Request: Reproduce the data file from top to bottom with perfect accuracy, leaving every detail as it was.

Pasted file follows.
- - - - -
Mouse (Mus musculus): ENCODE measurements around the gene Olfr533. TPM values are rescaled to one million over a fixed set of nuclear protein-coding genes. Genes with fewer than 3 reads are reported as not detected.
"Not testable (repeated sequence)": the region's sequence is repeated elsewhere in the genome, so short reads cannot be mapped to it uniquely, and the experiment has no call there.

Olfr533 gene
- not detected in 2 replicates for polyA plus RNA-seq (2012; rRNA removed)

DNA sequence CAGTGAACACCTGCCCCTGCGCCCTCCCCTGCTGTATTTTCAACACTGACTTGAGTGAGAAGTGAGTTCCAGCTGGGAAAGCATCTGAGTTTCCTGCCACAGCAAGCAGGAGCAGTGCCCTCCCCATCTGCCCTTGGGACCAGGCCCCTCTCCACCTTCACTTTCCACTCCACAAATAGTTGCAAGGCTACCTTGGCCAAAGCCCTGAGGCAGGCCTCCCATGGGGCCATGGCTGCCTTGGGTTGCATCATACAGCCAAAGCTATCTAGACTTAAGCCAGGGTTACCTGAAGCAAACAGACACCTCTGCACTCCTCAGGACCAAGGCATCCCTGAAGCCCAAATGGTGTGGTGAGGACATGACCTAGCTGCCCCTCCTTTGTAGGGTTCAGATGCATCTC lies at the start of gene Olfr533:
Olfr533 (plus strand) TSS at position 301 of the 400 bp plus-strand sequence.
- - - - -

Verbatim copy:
Mouse (Mus musculus): ENCODE measurements around the gene Olfr533. TPM values are rescaled to one million over a fixed set of nuclear protein-coding genes. Genes with fewer than 3 reads are reported as not detected.
"Not testable (repeated sequence)": the region's sequence is repeated elsewhere in the genome, so short reads cannot be mapped to it uniquely, and the experiment has no call there.

Olfr533 gene
- not detected in 2 replicates for polyA plus RNA-seq (2012; rRNA removed)

DNA sequence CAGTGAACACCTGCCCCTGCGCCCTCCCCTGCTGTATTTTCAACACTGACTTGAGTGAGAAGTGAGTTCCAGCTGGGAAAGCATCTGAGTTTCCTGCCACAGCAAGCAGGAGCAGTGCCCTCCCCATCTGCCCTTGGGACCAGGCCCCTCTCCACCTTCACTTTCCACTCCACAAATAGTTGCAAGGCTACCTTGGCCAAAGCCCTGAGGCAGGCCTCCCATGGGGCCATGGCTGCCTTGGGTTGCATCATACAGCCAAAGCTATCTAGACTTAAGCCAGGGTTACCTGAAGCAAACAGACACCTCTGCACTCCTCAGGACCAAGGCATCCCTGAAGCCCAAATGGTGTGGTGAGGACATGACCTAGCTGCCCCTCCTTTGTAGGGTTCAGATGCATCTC lies at the start of gene Olfr533:
Olfr533 (plus strand) TSS at position 301 of the 400 bp plus-strand sequence.